The Australian banks have had a tough time of it recently. They are under increasing pressure from a Royal Commission, where a trend of past inappropriate behaviour and misconduct seems to be evident. Additionally, growth prospects appear to be subdued with a cooling housing market and tighter lending standards being applied to prospective borrowers. Adding to this is the current low level of interest rates and high levels of household debt, which restricts further increases in lending. These factors combined make it not unreasonable for some investors to think of the Australian banks as more of an income play within their share portfolio, with limited upside potential for capital growth, over the coming years.
Contrary to the landscape here in Australia, the outlook for the financial sector globally is somewhat different. After the fall of Lehman Bros and the bailout of Freddie Mac and Fanny Mae in September 2008, U.S. banks were hit particularly hard. They came under heavy regulatory scrutiny and the share prices of the surviving institutions plummeted. Since those tumultuous days of the GFC the outlook for global banks has become increasingly positive and the reasons are numerous.
Firstly, many global banks, when compared to their Australian counterparts, have become highly efficient on an operating expense per customer basis and have aggressively cut total expenses which has led to more profitable operations overall. A look at some statistics for global sectors tell us that Global Banks are currently sitting on an estimated forward P/E of less than 11, which is much healthier than many other global sectors.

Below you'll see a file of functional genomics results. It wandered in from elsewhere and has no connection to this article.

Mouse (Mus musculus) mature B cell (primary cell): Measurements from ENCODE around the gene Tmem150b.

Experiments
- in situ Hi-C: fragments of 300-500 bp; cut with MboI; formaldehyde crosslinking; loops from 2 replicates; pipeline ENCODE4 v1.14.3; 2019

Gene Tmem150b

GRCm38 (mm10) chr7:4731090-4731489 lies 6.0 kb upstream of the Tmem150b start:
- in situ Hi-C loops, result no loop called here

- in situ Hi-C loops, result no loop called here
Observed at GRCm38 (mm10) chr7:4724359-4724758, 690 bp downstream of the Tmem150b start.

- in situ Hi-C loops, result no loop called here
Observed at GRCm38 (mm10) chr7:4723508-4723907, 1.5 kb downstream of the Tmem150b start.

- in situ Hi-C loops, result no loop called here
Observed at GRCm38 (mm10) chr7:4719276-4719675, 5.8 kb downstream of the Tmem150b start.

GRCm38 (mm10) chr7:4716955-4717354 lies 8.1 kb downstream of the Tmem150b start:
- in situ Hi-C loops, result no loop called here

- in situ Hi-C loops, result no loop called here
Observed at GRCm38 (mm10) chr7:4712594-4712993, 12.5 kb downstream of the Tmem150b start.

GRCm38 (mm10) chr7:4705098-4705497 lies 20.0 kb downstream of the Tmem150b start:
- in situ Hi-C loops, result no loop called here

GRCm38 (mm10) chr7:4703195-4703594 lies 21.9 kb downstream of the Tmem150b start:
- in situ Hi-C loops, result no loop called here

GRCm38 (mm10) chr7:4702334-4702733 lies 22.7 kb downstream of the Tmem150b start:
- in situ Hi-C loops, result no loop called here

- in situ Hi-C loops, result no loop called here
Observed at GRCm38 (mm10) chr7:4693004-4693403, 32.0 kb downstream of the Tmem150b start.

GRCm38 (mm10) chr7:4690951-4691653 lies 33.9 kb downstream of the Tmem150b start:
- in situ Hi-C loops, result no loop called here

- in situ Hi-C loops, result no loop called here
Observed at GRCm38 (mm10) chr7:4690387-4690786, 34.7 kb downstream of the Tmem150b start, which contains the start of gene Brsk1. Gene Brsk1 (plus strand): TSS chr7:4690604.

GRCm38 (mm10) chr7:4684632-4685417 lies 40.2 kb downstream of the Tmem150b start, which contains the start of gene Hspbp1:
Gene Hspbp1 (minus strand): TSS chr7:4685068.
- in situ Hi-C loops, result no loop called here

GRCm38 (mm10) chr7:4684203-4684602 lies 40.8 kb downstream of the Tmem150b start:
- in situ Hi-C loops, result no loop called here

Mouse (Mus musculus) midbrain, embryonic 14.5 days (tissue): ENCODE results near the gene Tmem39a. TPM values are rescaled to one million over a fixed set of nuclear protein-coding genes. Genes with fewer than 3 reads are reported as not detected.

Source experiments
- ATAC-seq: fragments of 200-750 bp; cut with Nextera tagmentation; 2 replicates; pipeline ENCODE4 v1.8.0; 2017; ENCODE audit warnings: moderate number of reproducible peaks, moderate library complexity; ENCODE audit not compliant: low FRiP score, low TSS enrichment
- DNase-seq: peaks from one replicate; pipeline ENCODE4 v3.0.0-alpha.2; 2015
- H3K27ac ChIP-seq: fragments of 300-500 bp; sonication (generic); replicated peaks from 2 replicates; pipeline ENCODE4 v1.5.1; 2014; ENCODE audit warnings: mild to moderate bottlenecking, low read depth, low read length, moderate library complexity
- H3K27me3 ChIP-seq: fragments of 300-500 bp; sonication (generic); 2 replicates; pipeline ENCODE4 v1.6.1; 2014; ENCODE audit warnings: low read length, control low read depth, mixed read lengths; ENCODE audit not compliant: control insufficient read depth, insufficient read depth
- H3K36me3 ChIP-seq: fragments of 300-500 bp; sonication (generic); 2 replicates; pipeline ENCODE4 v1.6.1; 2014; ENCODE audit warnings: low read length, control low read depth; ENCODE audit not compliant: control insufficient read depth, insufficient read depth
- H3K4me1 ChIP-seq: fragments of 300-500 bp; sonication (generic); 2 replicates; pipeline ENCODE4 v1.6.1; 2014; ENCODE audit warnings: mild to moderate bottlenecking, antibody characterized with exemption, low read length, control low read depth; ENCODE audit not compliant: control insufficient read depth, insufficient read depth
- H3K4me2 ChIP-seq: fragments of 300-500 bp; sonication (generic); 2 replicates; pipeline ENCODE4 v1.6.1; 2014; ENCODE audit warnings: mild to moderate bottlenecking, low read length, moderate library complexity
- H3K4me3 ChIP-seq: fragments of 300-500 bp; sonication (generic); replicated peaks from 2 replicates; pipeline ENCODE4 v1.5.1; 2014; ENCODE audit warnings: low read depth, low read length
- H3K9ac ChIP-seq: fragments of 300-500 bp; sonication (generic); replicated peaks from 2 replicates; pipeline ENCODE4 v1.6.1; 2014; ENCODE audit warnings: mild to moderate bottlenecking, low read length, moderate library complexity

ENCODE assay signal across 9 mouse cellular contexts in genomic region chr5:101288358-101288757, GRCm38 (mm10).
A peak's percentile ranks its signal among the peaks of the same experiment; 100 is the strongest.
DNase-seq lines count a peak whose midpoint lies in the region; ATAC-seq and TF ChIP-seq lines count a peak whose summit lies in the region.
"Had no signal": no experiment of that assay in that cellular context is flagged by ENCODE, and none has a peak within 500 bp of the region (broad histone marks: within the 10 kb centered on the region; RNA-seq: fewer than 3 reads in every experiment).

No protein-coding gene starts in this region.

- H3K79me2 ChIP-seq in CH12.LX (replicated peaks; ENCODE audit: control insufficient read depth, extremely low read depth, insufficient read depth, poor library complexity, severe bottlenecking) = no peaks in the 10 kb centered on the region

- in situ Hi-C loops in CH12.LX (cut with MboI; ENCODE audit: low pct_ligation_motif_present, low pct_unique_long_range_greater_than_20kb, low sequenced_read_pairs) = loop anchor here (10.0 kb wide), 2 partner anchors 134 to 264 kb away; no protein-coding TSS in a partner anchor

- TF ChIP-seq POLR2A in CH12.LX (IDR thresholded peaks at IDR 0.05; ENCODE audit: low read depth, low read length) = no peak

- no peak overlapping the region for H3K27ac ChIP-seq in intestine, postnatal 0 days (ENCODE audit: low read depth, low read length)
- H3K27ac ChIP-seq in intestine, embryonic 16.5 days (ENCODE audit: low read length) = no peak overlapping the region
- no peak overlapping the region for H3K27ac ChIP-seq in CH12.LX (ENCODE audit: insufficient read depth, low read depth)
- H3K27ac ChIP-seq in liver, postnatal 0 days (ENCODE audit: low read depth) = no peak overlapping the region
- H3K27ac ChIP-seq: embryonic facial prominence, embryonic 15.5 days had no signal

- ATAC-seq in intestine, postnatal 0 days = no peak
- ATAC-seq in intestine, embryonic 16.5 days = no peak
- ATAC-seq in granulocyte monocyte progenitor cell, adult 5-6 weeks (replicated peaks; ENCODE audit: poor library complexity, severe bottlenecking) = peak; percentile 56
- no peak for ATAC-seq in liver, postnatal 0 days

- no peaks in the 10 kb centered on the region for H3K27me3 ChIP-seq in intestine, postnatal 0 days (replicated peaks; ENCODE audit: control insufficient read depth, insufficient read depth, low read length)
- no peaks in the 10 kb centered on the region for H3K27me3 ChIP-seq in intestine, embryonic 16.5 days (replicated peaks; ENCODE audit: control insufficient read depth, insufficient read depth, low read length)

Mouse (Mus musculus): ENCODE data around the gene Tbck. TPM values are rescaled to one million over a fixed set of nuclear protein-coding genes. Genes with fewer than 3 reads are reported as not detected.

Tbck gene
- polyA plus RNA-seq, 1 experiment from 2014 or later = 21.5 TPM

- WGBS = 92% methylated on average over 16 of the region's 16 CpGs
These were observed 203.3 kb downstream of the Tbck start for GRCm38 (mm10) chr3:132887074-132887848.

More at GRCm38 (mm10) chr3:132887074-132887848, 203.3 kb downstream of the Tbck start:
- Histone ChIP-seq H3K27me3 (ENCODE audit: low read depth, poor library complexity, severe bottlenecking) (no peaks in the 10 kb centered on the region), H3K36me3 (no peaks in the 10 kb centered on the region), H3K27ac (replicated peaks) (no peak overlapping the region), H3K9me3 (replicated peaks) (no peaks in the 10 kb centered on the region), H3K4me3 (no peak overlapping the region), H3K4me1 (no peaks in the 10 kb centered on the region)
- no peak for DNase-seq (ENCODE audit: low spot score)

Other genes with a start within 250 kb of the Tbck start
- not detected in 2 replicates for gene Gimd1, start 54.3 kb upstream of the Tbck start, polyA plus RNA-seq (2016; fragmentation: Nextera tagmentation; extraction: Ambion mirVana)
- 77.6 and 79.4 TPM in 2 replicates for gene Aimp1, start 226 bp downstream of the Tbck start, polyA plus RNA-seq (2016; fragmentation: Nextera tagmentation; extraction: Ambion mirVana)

Whilst residential lending (and hence sensitivity to housing price movements) is high in Australia it is less so internationally, with the U.S. banks having approximately half the exposure carried by the Australian banks. This reduces the sensitivity to housing market adjustments and diversifies revenue sources. Investment banks, which assist companies, governments and other market participants in raising capital are far more prevalent overseas than they are domestically. JP Morgan, for example, has approximately an 8% share of revenue of leading investment banks.
It is also interesting to note that banks in general are one of the few sectors that can benefit from rising interest rates. Additional revenue can be generated through the greater spread between the federal funds rate, as set by the Federal Reserve in the U.S., for example, and the rate the bank charges its customers. In other words, their net interest margins typically increase. We can expect to see U.S. banks take advantage of this ‘spread’ over the coming months and years, an opportunity that may be denied to Australian banks for the foreseeable future with the RBA forecast to keep our rates on hold or provide very minimal rises. Additionally, President Trump’s recently announced tax cuts have saved the biggest six U.S. banks somewhere in the order of $3bn by reducing their tax rate by an annualised margin of 5-6%.
For investors seeking to diversify their current Australian bank holdings, or simply looking at specific sector opportunities, BNKS – the BetaShares Global Banks ETF provides a simple, cost-effective and transparent exposure to the largest companies in the global Banking sector all via a single trade on the ASX.
 PWC, “The future of banking in Australia”